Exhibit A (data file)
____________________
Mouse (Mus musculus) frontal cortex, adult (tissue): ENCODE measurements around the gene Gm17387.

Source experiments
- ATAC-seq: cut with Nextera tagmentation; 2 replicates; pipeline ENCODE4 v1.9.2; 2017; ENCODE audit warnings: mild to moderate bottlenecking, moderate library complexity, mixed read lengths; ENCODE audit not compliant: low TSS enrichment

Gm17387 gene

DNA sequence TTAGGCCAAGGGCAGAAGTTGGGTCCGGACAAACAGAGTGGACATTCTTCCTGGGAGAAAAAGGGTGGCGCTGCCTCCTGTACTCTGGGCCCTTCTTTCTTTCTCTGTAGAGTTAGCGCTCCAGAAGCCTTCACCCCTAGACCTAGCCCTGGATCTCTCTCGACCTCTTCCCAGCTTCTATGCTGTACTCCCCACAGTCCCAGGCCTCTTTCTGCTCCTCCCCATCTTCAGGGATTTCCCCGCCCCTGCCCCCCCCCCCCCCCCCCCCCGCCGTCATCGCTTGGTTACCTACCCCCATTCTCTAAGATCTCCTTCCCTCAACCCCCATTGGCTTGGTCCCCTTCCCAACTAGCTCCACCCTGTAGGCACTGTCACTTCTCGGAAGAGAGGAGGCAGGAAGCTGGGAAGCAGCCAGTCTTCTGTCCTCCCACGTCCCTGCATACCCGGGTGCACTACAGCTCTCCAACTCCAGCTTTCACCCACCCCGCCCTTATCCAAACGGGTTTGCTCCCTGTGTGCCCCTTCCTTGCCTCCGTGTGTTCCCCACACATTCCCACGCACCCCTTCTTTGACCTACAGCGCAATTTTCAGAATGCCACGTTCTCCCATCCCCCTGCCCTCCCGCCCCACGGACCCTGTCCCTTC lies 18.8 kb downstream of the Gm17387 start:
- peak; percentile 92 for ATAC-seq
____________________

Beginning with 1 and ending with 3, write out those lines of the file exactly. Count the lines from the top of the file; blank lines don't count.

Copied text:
Mouse (Mus musculus) frontal cortex, adult (tissue): ENCODE measurements around the gene Gm17387.

Source experiments
- ATAC-seq: cut with Nextera tagmentation; 2 replicates; pipeline ENCODE4 v1.9.2; 2017; ENCODE audit warnings: mild to moderate bottlenecking, moderate library complexity, mixed read lengths; ENCODE audit not compliant: low TSS enrichment